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Sex Crimes Trial of Harvey Weinstein Delayed Until September

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The sex crimes trial of movie mogul Harvey Weinstein has been postponed from June 3 to September 9.

Judge James Burke kept the media and public out of Friday’s court appearance, responding to the request of both prosecutors and defense attorneys. The judge tossed newsmen and curious outsiders. Prosecutors made their case that still more accusers be given the opportunity to testify.

The allegations against Weinstein to be discussed at the hearing are “highly inflammatory”, Burke said, “and letting the public in would “result in a violation of both the defendant’s right to an impartial jury panel and his right to a fair trial,” reported The Guardian. “The publication of this information at this time would serve no purpose other than to arouse negative public sentiment toward the defendant,” he said, adding it would have a “devastating effect” on Weinstein’s ability to get a fair trial.”

Nearly 90 women have insisted that Weinstein was guilty of sexual misconduct. Reporters reportedly lobbied for the hearing to be conducted in the open, arguing that the case against Weinstein has been made so publicly already that no harm could be done.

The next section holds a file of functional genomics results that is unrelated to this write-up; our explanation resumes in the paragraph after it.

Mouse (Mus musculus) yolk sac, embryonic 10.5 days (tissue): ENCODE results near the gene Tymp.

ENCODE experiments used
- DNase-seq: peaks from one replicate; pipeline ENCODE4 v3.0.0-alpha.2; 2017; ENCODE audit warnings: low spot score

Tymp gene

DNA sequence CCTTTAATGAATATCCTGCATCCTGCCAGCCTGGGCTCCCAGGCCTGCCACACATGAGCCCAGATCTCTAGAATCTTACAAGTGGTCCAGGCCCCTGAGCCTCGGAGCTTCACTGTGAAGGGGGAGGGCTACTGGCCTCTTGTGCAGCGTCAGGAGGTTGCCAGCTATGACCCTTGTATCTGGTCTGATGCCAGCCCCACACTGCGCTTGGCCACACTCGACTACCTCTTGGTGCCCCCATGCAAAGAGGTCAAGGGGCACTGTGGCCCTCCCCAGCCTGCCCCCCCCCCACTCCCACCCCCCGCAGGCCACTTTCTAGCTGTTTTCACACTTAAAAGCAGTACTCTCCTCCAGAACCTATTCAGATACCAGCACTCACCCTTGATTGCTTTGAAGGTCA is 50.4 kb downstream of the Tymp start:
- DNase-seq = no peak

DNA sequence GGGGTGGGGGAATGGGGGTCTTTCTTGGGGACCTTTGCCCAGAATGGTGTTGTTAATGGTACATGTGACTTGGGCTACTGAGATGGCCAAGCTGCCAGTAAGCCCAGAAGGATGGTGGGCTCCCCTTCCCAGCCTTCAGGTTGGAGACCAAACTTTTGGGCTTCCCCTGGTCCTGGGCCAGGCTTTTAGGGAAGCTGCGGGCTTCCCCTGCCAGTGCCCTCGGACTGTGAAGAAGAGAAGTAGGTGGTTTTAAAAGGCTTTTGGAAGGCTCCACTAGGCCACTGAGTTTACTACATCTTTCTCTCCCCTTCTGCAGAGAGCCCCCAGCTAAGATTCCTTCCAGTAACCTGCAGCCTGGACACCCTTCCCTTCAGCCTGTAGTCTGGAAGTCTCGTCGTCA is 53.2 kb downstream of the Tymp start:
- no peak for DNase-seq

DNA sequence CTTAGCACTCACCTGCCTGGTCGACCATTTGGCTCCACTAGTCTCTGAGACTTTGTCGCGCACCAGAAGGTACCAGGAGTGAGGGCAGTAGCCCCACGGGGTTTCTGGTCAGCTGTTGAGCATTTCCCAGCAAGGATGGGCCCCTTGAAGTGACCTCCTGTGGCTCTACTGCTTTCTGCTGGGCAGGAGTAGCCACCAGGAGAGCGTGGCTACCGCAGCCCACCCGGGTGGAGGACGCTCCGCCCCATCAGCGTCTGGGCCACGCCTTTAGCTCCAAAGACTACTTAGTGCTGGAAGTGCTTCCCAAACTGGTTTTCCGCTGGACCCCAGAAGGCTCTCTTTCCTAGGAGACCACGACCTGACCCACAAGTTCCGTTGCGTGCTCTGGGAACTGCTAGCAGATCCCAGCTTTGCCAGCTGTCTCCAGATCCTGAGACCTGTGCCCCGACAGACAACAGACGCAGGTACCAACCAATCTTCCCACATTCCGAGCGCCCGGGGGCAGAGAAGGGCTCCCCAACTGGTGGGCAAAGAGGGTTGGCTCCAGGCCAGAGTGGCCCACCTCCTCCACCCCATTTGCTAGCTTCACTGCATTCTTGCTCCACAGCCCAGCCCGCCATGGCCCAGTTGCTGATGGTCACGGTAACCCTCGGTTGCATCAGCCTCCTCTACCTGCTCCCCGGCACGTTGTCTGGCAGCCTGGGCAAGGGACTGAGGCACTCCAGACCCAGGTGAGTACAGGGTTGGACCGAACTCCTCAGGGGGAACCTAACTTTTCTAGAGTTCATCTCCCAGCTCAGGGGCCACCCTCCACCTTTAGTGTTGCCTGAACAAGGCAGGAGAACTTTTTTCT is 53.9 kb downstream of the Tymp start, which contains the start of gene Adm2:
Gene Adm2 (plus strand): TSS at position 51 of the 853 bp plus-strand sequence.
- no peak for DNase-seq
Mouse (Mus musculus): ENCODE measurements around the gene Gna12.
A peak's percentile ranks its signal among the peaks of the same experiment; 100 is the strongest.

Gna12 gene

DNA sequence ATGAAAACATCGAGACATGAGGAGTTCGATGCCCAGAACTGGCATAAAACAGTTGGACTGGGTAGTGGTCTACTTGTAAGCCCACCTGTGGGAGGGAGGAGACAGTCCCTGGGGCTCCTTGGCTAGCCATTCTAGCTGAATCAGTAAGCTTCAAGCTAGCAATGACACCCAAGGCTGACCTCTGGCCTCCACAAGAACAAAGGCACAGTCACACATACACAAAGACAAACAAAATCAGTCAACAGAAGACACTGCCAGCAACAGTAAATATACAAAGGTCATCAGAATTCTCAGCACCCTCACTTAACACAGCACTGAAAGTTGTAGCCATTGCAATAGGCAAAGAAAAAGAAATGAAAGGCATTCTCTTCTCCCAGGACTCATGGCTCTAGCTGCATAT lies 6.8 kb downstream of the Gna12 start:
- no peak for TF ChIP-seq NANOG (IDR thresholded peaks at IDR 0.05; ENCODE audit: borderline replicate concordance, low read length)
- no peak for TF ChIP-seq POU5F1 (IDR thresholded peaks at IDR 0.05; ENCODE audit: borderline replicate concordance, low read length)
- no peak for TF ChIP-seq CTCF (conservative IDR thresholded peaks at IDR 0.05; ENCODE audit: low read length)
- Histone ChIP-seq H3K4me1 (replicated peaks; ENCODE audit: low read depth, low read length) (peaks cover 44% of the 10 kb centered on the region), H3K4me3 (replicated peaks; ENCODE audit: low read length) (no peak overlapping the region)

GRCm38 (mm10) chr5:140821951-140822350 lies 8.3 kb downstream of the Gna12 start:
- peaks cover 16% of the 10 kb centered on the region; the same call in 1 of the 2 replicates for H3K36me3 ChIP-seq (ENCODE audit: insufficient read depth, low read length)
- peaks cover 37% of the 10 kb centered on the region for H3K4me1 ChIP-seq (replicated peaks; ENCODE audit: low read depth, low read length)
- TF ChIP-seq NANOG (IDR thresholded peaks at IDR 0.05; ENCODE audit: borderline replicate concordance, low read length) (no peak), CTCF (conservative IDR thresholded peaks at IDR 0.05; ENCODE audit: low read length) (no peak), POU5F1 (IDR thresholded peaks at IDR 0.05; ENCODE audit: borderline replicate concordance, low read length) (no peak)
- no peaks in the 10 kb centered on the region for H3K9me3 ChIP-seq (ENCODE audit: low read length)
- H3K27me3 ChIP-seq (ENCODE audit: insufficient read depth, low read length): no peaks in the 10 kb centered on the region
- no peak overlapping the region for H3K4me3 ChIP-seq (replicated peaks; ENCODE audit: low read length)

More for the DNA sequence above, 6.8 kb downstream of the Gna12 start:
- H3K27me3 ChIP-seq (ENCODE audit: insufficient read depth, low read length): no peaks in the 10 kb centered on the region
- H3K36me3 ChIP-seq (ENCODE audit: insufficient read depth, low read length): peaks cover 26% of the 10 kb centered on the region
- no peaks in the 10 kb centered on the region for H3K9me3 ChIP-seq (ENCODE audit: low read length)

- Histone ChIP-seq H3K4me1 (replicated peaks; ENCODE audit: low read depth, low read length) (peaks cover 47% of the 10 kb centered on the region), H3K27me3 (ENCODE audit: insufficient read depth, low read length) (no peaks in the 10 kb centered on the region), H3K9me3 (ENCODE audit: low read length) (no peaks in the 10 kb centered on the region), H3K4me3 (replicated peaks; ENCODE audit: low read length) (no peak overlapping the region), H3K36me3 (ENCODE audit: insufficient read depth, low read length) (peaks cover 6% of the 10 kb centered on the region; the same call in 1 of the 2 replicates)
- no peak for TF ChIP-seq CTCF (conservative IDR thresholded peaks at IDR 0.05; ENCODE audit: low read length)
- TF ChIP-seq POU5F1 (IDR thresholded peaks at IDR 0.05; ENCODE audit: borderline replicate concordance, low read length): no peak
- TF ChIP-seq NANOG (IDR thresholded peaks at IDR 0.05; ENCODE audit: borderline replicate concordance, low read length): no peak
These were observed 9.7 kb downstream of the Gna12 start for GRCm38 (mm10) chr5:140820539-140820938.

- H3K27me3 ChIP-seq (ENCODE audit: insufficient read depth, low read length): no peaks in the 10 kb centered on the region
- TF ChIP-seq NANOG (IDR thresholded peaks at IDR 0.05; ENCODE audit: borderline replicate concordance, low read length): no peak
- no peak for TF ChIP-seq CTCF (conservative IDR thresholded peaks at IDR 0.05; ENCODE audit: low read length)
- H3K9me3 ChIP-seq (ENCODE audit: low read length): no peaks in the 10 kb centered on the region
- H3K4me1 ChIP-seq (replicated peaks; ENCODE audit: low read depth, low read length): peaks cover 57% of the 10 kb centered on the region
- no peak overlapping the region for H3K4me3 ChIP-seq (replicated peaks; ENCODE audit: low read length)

“This criminal case is a matter of immense and legitimate public interest,” said attorney Robert Balin, speaking on behalf of no fewer than 14 news organizations.

“Simply put, Weinstein is the focal point of the #MeToo movement and the alleged ‘bad acts and uncharged crimes’ at issue here have been indelibly burned into the public consciousness already,” Balin wrote. “As such, the Parties are unable to demonstrate (as they must) that there is a substantial probability that the repetition of this widely known information in open court will have a meaningful effect on the opinions of potential jurors or otherwise prejudice Weinstein’s right to a fair trial.”

According to Variety, the prosecution has filed sealed motions “to allow testimony from “Sandoval” and “Molyneux” witnesses. In New York, the “Molyneux rule” allows prosecutors to introduce evidence of uncharged conduct if it helps establish a pattern of behavior. Under People v. Sandoval, the prosecution may introduce such testimony to undermine a defendant’s credibility, should the defendant choose to testify.”

Weinstein’s attorney, Jose Baez, told the news media that he viewed the delay as supportive of a defense keen designed to discredit accusers, and prove that any encounters were consensual. “We had a very good day in court today. We’re glad that the trial got back to September,” Baez told reporters. “This is going to give us an ample opportunity to dig into the case.”

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